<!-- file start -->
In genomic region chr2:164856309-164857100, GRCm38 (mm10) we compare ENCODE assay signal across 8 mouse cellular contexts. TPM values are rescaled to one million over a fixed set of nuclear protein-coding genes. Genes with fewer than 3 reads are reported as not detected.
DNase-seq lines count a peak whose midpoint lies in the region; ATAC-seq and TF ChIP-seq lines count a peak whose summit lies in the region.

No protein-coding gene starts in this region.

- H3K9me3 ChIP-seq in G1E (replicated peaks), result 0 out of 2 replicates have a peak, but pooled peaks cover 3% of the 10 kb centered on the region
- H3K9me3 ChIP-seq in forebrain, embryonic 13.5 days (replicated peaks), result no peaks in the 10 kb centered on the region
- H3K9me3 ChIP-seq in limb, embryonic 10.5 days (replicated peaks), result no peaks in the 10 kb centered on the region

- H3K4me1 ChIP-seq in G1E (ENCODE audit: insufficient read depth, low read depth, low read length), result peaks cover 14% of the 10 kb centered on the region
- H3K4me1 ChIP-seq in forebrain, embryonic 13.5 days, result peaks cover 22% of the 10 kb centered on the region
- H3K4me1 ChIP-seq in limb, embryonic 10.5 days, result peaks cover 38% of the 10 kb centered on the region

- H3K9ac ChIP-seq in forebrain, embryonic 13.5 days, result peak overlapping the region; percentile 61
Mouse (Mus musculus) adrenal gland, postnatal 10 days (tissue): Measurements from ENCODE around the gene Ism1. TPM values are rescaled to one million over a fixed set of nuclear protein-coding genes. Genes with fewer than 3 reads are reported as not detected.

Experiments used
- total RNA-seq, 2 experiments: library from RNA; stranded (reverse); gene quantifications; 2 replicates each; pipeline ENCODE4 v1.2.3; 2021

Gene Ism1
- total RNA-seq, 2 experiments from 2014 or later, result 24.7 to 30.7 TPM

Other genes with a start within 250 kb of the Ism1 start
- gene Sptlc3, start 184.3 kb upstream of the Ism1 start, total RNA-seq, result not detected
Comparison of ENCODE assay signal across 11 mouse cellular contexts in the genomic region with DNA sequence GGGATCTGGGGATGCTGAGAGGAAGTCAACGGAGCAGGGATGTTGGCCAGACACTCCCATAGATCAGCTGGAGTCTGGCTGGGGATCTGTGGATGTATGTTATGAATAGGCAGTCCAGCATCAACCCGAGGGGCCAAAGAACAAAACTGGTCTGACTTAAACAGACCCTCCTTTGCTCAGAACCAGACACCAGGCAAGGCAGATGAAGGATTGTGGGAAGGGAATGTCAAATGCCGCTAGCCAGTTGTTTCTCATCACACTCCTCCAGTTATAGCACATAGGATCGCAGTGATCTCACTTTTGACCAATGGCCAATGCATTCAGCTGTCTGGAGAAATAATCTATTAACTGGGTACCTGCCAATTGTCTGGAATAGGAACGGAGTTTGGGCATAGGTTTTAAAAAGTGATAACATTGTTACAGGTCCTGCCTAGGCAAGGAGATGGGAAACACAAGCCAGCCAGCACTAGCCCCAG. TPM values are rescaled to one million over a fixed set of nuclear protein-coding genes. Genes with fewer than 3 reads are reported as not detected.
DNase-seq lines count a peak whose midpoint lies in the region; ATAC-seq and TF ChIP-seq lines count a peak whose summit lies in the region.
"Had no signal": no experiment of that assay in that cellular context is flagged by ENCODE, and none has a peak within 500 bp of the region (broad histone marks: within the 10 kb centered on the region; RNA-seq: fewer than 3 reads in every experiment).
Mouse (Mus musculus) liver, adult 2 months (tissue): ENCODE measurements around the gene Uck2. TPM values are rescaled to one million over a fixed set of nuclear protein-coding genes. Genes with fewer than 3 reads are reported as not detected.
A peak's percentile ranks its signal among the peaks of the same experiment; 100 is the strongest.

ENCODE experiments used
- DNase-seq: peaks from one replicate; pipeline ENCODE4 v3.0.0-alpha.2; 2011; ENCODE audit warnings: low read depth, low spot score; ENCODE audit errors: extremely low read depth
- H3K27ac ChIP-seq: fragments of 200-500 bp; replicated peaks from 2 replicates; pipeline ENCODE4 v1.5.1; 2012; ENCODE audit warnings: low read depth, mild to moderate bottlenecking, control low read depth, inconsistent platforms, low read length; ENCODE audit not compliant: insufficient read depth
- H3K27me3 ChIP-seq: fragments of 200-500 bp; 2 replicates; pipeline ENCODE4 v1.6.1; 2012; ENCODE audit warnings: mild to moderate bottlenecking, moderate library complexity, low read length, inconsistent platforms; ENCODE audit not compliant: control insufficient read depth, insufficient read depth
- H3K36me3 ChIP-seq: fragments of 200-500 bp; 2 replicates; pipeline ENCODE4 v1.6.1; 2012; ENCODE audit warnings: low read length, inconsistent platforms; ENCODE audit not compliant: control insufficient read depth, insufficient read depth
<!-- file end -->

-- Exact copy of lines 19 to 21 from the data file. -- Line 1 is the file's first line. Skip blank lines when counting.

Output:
DNase-seq lines count a peak whose midpoint lies in the region; ATAC-seq and TF ChIP-seq lines count a peak whose summit lies in the region.
"Had no signal": no experiment of that assay in that cellular context is flagged by ENCODE, and none has a peak within 500 bp of the region (broad histone marks: within the 10 kb centered on the region; RNA-seq: fewer than 3 reads in every experiment).
Mouse (Mus musculus) liver, adult 2 months (tissue): ENCODE measurements around the gene Uck2. TPM values are rescaled to one million over a fixed set of nuclear protein-coding genes. Genes with fewer than 3 reads are reported as not detected.